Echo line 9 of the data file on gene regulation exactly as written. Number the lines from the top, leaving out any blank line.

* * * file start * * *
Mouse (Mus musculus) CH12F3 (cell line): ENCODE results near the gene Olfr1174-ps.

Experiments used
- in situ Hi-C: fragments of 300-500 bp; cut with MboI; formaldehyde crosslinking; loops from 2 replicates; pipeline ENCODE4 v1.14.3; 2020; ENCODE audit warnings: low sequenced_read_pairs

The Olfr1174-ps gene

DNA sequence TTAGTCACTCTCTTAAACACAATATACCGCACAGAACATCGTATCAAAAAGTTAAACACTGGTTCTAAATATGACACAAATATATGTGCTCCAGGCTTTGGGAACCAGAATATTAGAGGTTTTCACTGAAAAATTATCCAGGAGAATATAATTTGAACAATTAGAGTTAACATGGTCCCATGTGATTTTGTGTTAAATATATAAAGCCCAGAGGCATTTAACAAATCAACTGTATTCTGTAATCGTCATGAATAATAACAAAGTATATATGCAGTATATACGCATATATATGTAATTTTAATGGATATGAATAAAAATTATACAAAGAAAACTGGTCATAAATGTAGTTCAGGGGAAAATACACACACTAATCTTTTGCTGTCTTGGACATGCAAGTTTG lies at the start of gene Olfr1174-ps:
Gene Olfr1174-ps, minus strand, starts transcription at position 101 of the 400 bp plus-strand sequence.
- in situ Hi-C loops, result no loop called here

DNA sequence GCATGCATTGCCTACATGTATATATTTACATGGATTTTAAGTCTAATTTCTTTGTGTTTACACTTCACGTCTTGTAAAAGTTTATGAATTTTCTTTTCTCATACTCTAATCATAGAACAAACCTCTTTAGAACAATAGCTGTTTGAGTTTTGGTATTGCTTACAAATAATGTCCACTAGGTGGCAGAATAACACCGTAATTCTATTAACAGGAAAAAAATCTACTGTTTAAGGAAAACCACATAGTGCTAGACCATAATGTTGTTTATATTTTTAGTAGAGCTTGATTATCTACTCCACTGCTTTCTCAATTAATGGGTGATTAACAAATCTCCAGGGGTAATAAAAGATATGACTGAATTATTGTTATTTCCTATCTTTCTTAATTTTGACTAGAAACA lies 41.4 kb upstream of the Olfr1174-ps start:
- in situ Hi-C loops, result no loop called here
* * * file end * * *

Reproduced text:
- in situ Hi-C loops, result no loop called here